Tempeh Reuben: A hearty vegan sandwich to satisfy all.
Okay, so I never ate, nor had any desire to eat a Reuben. No meat for me.
However, I was in a long-term relationship with Hank and he loved going to delis. Actually, I never remember him eating one, but lots of folks were having them made for takeout or eat in. When I was seeking more options for tempeh, variations started showing in my vegan newsletters and magazines.
Tempeh is a fermented version of edamame and uses the whole bean so it is minimally processed.
So the experimenting started, with lots of failed attempts, and lots of successes. This is one where you can change up the ingredients each time and it never gets culinarily dull.
It tickles the taste buds, too!
Umami, salty, bitter, sweet, astringent are easy fits and, depending on all the ingredients, it is not a challenge to add in sour and pungent. I wrote another article about the different tastes if you would like to explore a bit more.
Ingredients and supplies:
Tempeh: I use store-bought, organic; I usually use 1.5 servings per person.
Marinade: your choice of Bragg’s Liquid aminos, tamari, coconut liquid aminos, soy sauce.
Cheese: any vegan cheese, or make your own.
Veggies and or add-ons: sweet pickles, sauerkraut, coleslaw, or kimchi.
Greens: any greens and microgreens, if you like them. I do—and grow my own.
Condiments: your choice; I go for organic mustard—typically, I use Dijon for this delight.
Bread: your choice again; I mention some favorites below.
Sides: imagination time! If I build a huge sandwich, I skip any sides.
Misc.: sauté pan, lid, glass bowl for the marinade, cutting board, chef’s knife, utensils, spatula, serving plates. Also, imagination, a smile, a song in your head (optional), a few dance moves (optional), an inventive spirit, and lots of love.
1. Clean the countertops after removing the cats. Clean the counter even if you did not need to remove the cats. Mise en place: all of the above.
2. Cut the tempeh to the desired size; I consider the bread, and size it to somewhat match. Think about the thickness you want. I have used both the thickness of the tempeh which is about ½ inch or maybe 12.5 millimeters. And, sometimes I slice it in half, top to bottom, to have a much thinner slice. Depends on my mood and how many other goodies I am using.
3. Now, the marinade will depend—if you want a deeply rich, soaked-in taste, place the tempeh overnight in the fridge, in a covered glass bowl with marinade. Or, you can do this after breakfast and let it soak until lunch. Lastly, consider pouring the marinade into the hot pan with the tempeh. This will work well if you want a lighter taste of the marinade and will lessen sodium amount since it did not get into the tempeh and wind its way into all those beans.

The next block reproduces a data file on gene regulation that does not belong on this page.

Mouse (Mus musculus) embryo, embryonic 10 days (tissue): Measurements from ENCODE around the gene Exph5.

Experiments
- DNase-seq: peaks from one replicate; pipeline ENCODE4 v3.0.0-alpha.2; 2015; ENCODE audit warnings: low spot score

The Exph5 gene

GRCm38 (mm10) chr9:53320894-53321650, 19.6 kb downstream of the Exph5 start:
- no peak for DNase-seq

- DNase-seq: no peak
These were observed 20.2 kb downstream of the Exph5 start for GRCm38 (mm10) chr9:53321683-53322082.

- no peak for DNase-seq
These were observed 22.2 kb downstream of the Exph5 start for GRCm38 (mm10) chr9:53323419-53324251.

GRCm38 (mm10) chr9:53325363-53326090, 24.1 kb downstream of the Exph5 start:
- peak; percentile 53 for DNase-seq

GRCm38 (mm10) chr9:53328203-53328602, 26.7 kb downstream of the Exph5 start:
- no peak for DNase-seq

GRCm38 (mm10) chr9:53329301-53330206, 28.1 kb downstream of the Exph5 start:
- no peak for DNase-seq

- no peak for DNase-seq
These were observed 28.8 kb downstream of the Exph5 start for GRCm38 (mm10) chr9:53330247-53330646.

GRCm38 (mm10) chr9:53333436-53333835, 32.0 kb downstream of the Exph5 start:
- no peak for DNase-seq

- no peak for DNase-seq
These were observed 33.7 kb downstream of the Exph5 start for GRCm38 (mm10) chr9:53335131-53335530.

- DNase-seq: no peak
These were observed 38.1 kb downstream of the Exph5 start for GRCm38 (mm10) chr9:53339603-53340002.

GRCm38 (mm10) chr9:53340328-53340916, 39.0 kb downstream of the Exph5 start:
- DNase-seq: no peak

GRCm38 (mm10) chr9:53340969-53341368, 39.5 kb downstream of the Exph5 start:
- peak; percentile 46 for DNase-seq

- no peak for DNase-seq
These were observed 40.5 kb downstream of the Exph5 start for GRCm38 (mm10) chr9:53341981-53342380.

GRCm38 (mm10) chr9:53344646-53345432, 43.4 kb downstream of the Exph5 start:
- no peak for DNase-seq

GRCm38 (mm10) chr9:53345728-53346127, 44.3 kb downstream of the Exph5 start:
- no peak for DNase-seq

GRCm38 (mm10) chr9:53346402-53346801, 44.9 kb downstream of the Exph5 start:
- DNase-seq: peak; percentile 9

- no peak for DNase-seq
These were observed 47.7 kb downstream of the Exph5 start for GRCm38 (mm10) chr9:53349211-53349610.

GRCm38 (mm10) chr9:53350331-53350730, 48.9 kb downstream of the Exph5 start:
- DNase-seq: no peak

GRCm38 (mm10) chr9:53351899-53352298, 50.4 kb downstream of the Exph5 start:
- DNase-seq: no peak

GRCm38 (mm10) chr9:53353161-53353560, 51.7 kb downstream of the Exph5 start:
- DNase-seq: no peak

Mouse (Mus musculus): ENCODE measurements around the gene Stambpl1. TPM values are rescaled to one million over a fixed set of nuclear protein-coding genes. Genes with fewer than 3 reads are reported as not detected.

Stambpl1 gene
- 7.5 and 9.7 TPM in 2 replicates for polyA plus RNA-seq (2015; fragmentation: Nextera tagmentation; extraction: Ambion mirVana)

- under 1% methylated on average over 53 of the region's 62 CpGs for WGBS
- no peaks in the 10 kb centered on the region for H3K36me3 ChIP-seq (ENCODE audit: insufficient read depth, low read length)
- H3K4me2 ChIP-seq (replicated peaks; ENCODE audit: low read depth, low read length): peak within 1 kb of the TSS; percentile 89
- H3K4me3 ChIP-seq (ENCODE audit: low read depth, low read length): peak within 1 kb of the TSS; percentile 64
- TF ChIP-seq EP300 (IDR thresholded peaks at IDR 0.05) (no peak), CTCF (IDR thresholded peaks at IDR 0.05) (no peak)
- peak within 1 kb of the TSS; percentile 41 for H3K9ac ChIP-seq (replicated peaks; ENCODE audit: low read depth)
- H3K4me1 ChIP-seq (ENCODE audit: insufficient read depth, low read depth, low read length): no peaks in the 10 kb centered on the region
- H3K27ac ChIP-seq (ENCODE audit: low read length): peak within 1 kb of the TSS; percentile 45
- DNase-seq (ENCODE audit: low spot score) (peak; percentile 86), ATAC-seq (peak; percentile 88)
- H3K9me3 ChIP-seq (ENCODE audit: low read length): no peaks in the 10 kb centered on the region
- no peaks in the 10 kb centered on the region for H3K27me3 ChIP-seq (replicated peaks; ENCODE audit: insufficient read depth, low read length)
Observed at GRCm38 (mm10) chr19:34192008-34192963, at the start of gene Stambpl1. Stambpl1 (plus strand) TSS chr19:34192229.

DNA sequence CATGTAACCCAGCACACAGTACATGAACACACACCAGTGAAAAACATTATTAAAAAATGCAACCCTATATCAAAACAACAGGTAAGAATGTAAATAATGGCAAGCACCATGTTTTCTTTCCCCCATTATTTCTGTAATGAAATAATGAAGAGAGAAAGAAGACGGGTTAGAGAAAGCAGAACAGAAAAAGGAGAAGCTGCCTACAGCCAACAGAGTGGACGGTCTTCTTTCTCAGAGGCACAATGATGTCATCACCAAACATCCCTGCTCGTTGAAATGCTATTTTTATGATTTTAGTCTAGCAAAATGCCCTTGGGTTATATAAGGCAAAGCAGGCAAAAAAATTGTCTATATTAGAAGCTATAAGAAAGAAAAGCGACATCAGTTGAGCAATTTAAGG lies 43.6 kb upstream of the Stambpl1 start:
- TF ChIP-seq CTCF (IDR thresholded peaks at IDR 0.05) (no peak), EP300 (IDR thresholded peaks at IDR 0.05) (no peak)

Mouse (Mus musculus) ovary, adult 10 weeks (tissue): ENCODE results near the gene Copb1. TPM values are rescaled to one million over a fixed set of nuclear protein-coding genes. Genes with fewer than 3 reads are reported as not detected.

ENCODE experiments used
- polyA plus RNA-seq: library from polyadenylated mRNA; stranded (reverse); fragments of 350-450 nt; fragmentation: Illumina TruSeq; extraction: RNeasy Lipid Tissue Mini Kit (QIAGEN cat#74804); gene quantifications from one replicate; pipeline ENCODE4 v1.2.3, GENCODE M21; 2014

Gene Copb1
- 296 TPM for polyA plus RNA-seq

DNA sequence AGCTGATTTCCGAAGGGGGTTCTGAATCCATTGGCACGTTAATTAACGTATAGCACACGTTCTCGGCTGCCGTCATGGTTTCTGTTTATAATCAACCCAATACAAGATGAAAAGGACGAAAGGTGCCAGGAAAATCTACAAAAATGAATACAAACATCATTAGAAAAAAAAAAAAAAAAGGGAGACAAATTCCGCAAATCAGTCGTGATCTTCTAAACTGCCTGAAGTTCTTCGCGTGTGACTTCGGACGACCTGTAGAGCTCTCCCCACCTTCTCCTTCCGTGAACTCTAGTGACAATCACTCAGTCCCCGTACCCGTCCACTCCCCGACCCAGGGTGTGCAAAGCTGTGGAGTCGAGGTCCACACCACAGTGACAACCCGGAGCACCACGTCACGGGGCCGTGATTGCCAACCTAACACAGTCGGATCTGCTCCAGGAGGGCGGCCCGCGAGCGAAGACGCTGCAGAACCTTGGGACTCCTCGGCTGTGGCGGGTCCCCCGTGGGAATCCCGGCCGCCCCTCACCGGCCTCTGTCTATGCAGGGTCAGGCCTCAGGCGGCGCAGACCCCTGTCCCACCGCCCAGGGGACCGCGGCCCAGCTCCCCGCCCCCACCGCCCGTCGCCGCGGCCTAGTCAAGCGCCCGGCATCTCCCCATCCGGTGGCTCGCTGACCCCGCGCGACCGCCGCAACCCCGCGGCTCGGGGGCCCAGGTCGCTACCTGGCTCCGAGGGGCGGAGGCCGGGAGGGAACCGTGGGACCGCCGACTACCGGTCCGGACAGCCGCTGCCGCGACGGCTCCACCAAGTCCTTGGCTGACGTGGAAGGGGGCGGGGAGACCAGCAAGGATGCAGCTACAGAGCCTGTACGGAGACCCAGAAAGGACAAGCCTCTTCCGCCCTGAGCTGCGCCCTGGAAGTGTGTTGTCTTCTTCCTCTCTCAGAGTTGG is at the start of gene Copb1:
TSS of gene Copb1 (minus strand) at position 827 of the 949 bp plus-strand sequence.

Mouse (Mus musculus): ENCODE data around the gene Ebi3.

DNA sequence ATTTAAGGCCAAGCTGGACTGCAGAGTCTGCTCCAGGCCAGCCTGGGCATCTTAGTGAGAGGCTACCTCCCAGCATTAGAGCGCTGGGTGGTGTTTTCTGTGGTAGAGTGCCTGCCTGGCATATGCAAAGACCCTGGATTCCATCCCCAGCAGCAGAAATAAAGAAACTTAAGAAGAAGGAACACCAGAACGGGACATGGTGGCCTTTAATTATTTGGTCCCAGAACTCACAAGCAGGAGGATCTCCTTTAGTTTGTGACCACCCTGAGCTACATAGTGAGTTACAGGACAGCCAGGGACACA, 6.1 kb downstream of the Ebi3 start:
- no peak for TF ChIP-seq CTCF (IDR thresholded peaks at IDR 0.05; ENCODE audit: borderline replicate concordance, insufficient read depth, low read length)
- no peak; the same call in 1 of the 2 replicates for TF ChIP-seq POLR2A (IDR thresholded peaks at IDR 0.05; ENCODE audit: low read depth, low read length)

4. Preheat the pan a minute or two, then add the tempeh. I skip oil so I dump any liquid remaining in the bowl in with the tempeh. No oil means tougher cleanup of the pan, but it is doable. More later on this.
5. Depending on the thickness of the tempeh and the heat from your stovetop, it will only take 2-4 minutes per side. So, having everything else ready to slap onto the bread and building your sandwich is critical. Well, not earth-shattering critical, but if you want it hot, be prepared.
6. I use Finnish sourdough rye bread if I have it. I ordered some from a Finnish baker in Pennsylvania who has a Finnish bakery called Arctic Swan. Otherwise, my go-to is either ½ Ezekiel, sprouted, whole-grain English muffin, lightly toasted. Any rye, with or without seeds, works for me if it’s vegan.
Also, I prefer open-faced, especially since gluten-free is better for me, so, if I am cheating, I want less. And really, I want to taste all the goodness and variety of flavors and textures.
7. Slather your condiment of choice on the bread. I like Dijon mustard, but yellow will do. I recently bought dry ground mustard and will make my own, but the grocery store had a BOGO on their organic brand and I ended up with four bottles. Well, four because I got two, then a couple of days later forgot, and got two more. This is their fault, they play good music and it makes you linger longer, and your brain cells add more to the cart.
8. If you are using vegan cheese and want it melted, place the bread with mustard and topped with cheese, in the toaster oven. Keep in mind, the tempeh is cooking, so unless you want burnt tempeh and a now disposable pan, do this step first.
9. Adding greens is optional. I am growing my own—indoor in a water-garden, so I need and want to use them. And, I grow microgreens from HAMAMA, and their seed quilts are on coconut fiber, no soil.
10. Now I add some coleslaw or sauerkraut, or recently, kimchi and then sweet pickle chips. I make my own coleslaw, but I buy raw sauerkraut that comes in a bag with a choice of added ingredients; I like the one with caraway seeds. I also buy raw, glass-jar kimchi in the fridge section of the store.
11. Gently layer that cooked tempeh on top. This is why I started using thinner slices of tempeh; I make two open-faced sandwiches that are easier to fit into one’s mouth without overworking one’s masseter muscle or creating pain in your temporal-mandibular joint, a.k.a. your TMJ.
12. Feel free to add any vegan sides.
13. Put all the ingredients not used away and plate with love. Find a good spot to park your bum, give gratitude, and sink your teeth into the first bite. Earthy, hearty, salty, sweet, sour, bitter, astringent, pungent, and umami delight.
No critters were harmed in the preparation of this meal. Another save for this tiny blue marble we inhabit.
For a whole bunch of delicious recipes, scroll through my author page.
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